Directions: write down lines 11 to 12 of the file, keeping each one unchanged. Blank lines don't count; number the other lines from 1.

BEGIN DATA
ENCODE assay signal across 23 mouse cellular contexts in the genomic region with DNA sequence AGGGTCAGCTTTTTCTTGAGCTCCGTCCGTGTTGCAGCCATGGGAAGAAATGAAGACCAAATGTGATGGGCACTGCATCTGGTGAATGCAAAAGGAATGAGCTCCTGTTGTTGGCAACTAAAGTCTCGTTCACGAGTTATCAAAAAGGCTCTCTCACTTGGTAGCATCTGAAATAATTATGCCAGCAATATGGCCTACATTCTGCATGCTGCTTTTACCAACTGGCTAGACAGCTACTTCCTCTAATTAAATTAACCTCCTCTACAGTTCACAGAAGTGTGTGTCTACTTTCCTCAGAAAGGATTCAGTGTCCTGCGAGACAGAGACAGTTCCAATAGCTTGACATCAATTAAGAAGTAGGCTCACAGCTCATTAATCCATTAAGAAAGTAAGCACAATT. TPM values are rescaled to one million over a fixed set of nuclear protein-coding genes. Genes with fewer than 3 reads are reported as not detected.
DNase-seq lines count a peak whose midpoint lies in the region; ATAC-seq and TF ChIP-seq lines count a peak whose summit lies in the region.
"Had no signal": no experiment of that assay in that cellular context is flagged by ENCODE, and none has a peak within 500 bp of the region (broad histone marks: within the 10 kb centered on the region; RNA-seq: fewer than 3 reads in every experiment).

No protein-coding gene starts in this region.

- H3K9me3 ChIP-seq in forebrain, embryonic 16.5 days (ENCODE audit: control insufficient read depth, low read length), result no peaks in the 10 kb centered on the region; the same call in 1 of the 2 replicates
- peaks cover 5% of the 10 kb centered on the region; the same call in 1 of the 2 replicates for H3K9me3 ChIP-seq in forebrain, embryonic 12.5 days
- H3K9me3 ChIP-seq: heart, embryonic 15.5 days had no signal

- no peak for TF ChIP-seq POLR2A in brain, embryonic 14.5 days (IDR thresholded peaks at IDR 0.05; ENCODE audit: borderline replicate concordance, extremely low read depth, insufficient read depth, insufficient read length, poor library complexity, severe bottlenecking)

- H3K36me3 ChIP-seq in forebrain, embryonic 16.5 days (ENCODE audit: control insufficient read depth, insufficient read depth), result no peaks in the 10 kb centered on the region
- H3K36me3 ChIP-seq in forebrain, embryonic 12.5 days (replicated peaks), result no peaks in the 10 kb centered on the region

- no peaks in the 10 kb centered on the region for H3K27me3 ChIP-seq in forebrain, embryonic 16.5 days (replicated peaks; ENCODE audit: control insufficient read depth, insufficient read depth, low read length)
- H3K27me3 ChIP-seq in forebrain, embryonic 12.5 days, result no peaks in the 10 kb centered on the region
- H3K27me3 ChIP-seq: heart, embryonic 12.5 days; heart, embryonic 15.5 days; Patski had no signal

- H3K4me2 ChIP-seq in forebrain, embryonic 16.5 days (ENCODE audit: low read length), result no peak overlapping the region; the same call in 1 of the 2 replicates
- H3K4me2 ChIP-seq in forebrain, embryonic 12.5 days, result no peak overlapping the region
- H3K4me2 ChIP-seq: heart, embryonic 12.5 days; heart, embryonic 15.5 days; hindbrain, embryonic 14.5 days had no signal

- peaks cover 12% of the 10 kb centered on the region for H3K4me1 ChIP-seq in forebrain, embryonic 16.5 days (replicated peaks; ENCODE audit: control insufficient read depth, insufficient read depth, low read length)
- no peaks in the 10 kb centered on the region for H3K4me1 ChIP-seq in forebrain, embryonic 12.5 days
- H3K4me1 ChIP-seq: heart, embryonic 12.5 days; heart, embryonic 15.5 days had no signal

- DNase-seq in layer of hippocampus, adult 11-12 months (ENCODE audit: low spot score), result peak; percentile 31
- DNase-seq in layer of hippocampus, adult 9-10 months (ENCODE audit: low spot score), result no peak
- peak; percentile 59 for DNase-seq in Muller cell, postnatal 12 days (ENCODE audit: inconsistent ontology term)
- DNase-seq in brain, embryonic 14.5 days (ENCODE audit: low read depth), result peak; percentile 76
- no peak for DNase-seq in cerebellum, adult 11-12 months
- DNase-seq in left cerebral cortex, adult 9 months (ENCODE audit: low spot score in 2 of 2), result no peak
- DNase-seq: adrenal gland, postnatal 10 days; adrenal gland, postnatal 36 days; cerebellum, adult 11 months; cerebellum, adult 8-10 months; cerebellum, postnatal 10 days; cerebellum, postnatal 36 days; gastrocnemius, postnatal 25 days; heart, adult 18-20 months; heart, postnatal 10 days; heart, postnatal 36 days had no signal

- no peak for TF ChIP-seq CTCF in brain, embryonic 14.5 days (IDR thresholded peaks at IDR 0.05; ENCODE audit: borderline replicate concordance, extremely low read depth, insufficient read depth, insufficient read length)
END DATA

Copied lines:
- no peaks in the 10 kb centered on the region for H3K27me3 ChIP-seq in forebrain, embryonic 16.5 days (replicated peaks; ENCODE audit: control insufficient read depth, insufficient read depth, low read length)
- H3K27me3 ChIP-seq in forebrain, embryonic 12.5 days, result no peaks in the 10 kb centered on the region